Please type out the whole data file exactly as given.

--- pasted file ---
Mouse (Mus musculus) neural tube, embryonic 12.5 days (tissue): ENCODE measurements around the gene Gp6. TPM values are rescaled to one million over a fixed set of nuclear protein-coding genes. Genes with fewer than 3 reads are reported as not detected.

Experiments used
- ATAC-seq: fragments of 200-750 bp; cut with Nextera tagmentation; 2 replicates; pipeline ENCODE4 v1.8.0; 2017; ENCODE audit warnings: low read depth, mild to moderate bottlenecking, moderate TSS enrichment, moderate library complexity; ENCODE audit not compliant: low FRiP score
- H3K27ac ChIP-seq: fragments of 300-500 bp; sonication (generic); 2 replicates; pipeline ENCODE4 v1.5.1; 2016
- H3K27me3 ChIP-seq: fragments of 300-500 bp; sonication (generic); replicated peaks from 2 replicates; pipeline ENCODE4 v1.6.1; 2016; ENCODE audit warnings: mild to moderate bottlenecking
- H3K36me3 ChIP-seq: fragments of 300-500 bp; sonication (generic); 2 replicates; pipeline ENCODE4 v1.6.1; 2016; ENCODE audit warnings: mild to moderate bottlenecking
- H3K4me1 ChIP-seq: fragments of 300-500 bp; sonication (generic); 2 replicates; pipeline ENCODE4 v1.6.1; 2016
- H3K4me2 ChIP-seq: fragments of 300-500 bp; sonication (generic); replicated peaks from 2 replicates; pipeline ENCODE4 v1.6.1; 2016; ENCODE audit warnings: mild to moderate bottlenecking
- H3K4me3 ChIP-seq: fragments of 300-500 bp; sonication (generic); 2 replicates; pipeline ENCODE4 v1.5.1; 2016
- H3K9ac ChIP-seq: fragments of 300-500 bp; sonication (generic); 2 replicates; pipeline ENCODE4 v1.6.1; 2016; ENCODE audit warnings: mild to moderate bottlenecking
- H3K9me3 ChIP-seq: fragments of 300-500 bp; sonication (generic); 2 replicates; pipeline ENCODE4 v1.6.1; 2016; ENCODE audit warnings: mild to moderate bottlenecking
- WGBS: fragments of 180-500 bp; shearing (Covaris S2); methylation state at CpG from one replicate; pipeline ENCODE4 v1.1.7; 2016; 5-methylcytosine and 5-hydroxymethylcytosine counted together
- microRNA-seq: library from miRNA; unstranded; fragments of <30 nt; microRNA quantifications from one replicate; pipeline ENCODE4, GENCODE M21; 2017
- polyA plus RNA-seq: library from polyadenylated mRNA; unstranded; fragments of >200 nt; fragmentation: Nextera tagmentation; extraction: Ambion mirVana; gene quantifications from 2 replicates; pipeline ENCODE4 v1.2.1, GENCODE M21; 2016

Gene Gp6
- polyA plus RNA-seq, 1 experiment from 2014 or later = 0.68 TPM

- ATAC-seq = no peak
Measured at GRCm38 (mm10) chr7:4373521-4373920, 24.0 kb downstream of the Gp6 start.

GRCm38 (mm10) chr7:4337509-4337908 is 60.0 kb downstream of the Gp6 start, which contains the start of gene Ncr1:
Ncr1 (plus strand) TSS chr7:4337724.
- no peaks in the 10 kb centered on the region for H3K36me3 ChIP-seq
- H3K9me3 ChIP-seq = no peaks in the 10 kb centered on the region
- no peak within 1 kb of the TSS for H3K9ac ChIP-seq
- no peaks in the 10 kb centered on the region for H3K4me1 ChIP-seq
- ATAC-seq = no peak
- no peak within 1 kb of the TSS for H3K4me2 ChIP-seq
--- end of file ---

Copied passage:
Mouse (Mus musculus) neural tube, embryonic 12.5 days (tissue): ENCODE measurements around the gene Gp6. TPM values are rescaled to one million over a fixed set of nuclear protein-coding genes. Genes with fewer than 3 reads are reported as not detected.

Experiments used
- ATAC-seq: fragments of 200-750 bp; cut with Nextera tagmentation; 2 replicates; pipeline ENCODE4 v1.8.0; 2017; ENCODE audit warnings: low read depth, mild to moderate bottlenecking, moderate TSS enrichment, moderate library complexity; ENCODE audit not compliant: low FRiP score
- H3K27ac ChIP-seq: fragments of 300-500 bp; sonication (generic); 2 replicates; pipeline ENCODE4 v1.5.1; 2016
- H3K27me3 ChIP-seq: fragments of 300-500 bp; sonication (generic); replicated peaks from 2 replicates; pipeline ENCODE4 v1.6.1; 2016; ENCODE audit warnings: mild to moderate bottlenecking
- H3K36me3 ChIP-seq: fragments of 300-500 bp; sonication (generic); 2 replicates; pipeline ENCODE4 v1.6.1; 2016; ENCODE audit warnings: mild to moderate bottlenecking
- H3K4me1 ChIP-seq: fragments of 300-500 bp; sonication (generic); 2 replicates; pipeline ENCODE4 v1.6.1; 2016
- H3K4me2 ChIP-seq: fragments of 300-500 bp; sonication (generic); replicated peaks from 2 replicates; pipeline ENCODE4 v1.6.1; 2016; ENCODE audit warnings: mild to moderate bottlenecking
- H3K4me3 ChIP-seq: fragments of 300-500 bp; sonication (generic); 2 replicates; pipeline ENCODE4 v1.5.1; 2016
- H3K9ac ChIP-seq: fragments of 300-500 bp; sonication (generic); 2 replicates; pipeline ENCODE4 v1.6.1; 2016; ENCODE audit warnings: mild to moderate bottlenecking
- H3K9me3 ChIP-seq: fragments of 300-500 bp; sonication (generic); 2 replicates; pipeline ENCODE4 v1.6.1; 2016; ENCODE audit warnings: mild to moderate bottlenecking
- WGBS: fragments of 180-500 bp; shearing (Covaris S2); methylation state at CpG from one replicate; pipeline ENCODE4 v1.1.7; 2016; 5-methylcytosine and 5-hydroxymethylcytosine counted together
- microRNA-seq: library from miRNA; unstranded; fragments of <30 nt; microRNA quantifications from one replicate; pipeline ENCODE4, GENCODE M21; 2017
- polyA plus RNA-seq: library from polyadenylated mRNA; unstranded; fragments of >200 nt; fragmentation: Nextera tagmentation; extraction: Ambion mirVana; gene quantifications from 2 replicates; pipeline ENCODE4 v1.2.1, GENCODE M21; 2016

Gene Gp6
- polyA plus RNA-seq, 1 experiment from 2014 or later = 0.68 TPM

- ATAC-seq = no peak
Measured at GRCm38 (mm10) chr7:4373521-4373920, 24.0 kb downstream of the Gp6 start.

GRCm38 (mm10) chr7:4337509-4337908 is 60.0 kb downstream of the Gp6 start, which contains the start of gene Ncr1:
Ncr1 (plus strand) TSS chr7:4337724.
- no peaks in the 10 kb centered on the region for H3K36me3 ChIP-seq
- H3K9me3 ChIP-seq = no peaks in the 10 kb centered on the region
- no peak within 1 kb of the TSS for H3K9ac ChIP-seq
- no peaks in the 10 kb centered on the region for H3K4me1 ChIP-seq
- ATAC-seq = no peak
- no peak within 1 kb of the TSS for H3K4me2 ChIP-seq